The Seagull, or Why Masha Always Wears Black

Dates and Times

Fri 11 March at 7.15pm

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Presented by ThisIsNotATest

“Smoke a cigar or drink a glass of vodka and you’re no longer you – you’re you plus someone else. The self grows blurred and you start to see yourself as a third person – not as ‘I’ but as ‘[s]he’.” (Dorn, Act II The Seagull)


Masha always wears black.
Maria prefers blue.
Masha drinks vodka and takes snuff.
Maria drinks coke zero.
Masha is in love with Konstantin.
Maria is a married woman.
Masha wants you to know how unhappy she is.
Maria is the life and soul of the party.
Masha has no idea who Maria is.
Maria has always loved Masha.
Masha cannot exist without Maria.

A devised piece, based on the character of Masha in Anton Chekhov’s The Seagull, exploring the relationship between identity and performance.

The Seagull, Or Why Masha Always Wears Black is about the need for a story to be witnessed, about a desire to be seen and heard, and what it means to perform in front of an audience. Giving voice to a character who is otherwise confined to the margins, The Seagull, Or Why Masha Always Wears Black examines what it really means to try to be someone else.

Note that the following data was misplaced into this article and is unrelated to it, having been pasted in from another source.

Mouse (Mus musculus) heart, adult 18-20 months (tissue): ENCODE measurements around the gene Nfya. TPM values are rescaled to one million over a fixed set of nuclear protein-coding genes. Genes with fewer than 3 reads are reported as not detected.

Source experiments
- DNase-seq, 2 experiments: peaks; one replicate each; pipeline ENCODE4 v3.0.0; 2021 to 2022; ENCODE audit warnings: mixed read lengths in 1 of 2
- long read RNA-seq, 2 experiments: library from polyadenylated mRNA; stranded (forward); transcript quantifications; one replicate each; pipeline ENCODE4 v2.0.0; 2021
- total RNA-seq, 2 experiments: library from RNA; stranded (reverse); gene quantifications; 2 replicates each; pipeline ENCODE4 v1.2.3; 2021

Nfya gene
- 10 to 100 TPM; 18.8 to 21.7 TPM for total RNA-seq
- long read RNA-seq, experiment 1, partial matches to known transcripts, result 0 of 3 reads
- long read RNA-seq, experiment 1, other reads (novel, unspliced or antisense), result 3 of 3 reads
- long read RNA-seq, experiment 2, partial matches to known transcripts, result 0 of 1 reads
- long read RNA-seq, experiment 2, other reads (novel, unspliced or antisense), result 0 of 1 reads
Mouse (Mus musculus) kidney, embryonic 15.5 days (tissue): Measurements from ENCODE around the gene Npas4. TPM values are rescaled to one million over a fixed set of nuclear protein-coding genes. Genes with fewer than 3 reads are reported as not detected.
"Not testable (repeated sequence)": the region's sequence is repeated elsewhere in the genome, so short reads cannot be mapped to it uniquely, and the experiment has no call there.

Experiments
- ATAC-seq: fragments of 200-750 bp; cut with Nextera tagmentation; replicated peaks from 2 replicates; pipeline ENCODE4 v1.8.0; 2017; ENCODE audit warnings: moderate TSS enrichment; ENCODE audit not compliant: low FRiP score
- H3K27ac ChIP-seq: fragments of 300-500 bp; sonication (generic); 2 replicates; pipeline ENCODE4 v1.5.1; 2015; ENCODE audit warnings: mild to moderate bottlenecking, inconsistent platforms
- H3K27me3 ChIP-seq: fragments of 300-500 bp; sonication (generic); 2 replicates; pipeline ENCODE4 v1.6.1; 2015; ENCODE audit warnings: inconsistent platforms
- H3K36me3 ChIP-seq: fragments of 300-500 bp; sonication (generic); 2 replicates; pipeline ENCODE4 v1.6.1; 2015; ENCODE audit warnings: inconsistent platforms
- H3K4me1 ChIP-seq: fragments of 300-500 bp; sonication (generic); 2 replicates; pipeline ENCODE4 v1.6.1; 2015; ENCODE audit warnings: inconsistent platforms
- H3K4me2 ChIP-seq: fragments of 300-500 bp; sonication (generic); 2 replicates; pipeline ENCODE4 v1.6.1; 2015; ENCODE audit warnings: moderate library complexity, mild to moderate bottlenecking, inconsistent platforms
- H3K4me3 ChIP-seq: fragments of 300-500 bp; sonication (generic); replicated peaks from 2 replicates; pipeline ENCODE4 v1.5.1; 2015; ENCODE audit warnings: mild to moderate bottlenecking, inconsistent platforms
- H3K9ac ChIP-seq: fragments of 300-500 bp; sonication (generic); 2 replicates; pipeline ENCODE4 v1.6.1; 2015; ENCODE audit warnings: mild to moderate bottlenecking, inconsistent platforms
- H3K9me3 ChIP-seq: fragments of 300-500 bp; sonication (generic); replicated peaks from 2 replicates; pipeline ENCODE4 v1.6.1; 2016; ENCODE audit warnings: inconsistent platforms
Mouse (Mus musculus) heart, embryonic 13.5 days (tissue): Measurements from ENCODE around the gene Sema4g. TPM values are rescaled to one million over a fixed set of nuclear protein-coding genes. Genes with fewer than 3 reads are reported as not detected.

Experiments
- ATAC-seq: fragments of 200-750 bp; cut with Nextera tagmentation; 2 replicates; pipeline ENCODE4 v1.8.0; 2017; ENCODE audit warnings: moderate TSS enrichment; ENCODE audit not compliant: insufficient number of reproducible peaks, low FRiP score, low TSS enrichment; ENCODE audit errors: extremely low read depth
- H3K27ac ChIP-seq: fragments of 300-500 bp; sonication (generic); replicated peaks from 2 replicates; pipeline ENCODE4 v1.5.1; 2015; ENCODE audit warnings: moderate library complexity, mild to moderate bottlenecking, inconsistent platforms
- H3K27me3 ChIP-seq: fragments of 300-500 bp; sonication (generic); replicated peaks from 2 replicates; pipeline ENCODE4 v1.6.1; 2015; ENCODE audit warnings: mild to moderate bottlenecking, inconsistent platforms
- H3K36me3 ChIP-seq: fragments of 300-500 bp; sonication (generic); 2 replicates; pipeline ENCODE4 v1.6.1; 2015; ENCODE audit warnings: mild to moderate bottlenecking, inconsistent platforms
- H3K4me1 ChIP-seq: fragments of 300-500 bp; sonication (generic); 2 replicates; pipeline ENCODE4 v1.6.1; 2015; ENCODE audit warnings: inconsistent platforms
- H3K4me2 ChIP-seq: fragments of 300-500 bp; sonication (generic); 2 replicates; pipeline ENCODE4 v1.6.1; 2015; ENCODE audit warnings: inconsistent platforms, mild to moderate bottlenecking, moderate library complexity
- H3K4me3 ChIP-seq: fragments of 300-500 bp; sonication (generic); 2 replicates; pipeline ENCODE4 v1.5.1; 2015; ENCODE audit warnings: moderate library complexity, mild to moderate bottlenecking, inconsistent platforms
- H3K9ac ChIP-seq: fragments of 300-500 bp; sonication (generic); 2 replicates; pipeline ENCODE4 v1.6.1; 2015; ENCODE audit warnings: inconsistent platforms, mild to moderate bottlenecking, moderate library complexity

Part of Sprint Festival 2016: London’s biggest and best festival of the newest, most adventurous theatre from across the UK and beyond.

Catch The Seagull, or Why Masha Always Wears Black in a double bill with Ding & Sich on the same evening. Two shows for just £16!

About the company

ThisIsNotATest are actor Maria Teresa Creasey, director Rebecca Reeves and designer Alex Stone. Their devised and collaborative approach to theatre-making is underpinned by Rebecca Reeves’ research in experimental theatre-making at Royal Central School of Speech and Drama. Their practice treads the borderline between live art, performance and theatre. Making significant use of technology and experimenting with new ways of story-telling and staging, they create work that is engaging and accessible, yet thought-provoking and challenging. They are fascinated by the liveness of the theatre event, and the impact that liveness can have.


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